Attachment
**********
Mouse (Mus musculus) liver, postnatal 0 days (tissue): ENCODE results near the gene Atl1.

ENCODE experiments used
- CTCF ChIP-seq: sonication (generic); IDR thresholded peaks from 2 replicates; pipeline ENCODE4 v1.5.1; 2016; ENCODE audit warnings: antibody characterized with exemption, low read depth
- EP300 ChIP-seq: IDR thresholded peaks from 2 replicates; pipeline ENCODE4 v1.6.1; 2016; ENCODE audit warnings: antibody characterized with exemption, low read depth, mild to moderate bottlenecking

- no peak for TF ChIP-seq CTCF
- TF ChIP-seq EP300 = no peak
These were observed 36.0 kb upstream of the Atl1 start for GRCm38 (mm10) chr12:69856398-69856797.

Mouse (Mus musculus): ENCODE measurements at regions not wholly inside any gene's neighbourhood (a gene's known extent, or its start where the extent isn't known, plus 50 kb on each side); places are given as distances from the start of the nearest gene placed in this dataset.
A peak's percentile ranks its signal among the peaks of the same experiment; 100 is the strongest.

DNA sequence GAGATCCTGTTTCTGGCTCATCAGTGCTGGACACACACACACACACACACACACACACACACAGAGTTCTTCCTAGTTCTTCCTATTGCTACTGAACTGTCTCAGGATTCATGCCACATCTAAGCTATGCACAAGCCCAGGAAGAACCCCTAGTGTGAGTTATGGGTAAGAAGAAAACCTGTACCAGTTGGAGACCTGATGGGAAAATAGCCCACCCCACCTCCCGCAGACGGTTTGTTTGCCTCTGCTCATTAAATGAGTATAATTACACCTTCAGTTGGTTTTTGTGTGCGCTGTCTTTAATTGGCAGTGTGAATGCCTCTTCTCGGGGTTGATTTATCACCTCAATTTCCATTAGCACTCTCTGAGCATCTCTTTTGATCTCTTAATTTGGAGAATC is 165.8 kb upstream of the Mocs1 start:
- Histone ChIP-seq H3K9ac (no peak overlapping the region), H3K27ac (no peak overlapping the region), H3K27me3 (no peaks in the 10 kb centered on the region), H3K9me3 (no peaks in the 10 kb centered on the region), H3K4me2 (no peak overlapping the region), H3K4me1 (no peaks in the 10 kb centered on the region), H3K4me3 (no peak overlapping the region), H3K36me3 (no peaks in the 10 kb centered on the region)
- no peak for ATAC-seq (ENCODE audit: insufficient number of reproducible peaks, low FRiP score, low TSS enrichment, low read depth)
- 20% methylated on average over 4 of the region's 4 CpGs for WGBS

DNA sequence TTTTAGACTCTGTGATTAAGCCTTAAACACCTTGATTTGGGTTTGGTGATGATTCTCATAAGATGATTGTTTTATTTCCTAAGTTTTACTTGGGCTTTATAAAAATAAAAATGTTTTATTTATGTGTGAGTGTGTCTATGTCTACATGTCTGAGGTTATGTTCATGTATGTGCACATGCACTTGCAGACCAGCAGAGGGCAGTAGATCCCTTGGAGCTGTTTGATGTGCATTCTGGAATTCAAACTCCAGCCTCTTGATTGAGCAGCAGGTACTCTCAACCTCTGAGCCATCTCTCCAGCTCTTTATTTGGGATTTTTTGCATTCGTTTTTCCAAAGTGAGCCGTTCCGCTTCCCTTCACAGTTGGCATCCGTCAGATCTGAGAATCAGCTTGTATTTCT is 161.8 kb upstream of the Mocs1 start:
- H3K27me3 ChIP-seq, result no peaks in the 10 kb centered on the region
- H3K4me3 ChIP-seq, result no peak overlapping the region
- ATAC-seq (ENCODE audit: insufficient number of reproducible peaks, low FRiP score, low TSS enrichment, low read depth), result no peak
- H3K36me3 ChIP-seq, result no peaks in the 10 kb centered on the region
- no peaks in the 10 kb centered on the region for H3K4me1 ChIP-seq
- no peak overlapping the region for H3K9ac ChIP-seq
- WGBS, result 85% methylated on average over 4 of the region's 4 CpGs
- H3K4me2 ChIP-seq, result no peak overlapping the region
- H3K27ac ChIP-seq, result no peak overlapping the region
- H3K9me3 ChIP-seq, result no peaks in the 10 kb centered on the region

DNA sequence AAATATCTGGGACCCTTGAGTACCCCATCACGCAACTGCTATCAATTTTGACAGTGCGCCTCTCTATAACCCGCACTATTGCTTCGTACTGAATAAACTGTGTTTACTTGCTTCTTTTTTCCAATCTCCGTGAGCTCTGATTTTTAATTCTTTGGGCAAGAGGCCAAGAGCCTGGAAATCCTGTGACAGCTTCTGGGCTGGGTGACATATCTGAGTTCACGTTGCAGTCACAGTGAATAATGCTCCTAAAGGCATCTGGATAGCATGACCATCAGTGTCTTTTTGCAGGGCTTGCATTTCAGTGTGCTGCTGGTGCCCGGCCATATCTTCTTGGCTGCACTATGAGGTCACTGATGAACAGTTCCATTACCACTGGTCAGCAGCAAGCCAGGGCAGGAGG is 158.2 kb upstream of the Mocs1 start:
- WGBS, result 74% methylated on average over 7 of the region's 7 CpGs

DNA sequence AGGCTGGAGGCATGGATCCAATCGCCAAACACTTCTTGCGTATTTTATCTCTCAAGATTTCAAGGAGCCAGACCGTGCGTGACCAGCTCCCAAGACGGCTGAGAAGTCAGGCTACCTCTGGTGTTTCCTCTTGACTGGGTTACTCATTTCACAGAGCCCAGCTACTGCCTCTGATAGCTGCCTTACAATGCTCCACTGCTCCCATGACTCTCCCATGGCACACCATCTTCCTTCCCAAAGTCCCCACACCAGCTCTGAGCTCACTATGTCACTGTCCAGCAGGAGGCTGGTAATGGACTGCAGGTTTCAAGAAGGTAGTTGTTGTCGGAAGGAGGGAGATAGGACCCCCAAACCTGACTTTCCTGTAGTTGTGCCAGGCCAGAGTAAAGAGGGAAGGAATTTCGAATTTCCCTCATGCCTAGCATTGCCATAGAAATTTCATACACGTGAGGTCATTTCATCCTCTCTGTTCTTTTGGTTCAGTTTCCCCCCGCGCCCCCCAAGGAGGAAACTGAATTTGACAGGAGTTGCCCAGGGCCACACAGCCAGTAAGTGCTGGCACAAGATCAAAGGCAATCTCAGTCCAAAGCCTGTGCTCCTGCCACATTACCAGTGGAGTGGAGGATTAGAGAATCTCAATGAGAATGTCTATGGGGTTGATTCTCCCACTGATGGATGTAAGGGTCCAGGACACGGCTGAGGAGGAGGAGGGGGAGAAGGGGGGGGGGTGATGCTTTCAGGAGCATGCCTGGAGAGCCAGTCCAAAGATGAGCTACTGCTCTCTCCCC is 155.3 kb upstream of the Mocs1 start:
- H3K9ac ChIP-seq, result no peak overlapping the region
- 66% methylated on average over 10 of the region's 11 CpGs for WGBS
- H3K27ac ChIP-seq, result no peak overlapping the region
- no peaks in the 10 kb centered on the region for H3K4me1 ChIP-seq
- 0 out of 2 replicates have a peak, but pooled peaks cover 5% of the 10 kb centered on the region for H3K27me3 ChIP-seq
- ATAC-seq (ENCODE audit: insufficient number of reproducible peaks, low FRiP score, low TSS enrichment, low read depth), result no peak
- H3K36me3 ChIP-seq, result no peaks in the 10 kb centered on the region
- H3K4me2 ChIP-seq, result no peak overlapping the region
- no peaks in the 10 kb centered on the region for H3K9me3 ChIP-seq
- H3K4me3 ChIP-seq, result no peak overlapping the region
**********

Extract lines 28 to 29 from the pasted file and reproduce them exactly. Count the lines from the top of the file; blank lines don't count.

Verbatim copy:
- H3K9ac ChIP-seq, result no peak overlapping the region
- 66% methylated on average over 10 of the region's 11 CpGs for WGBS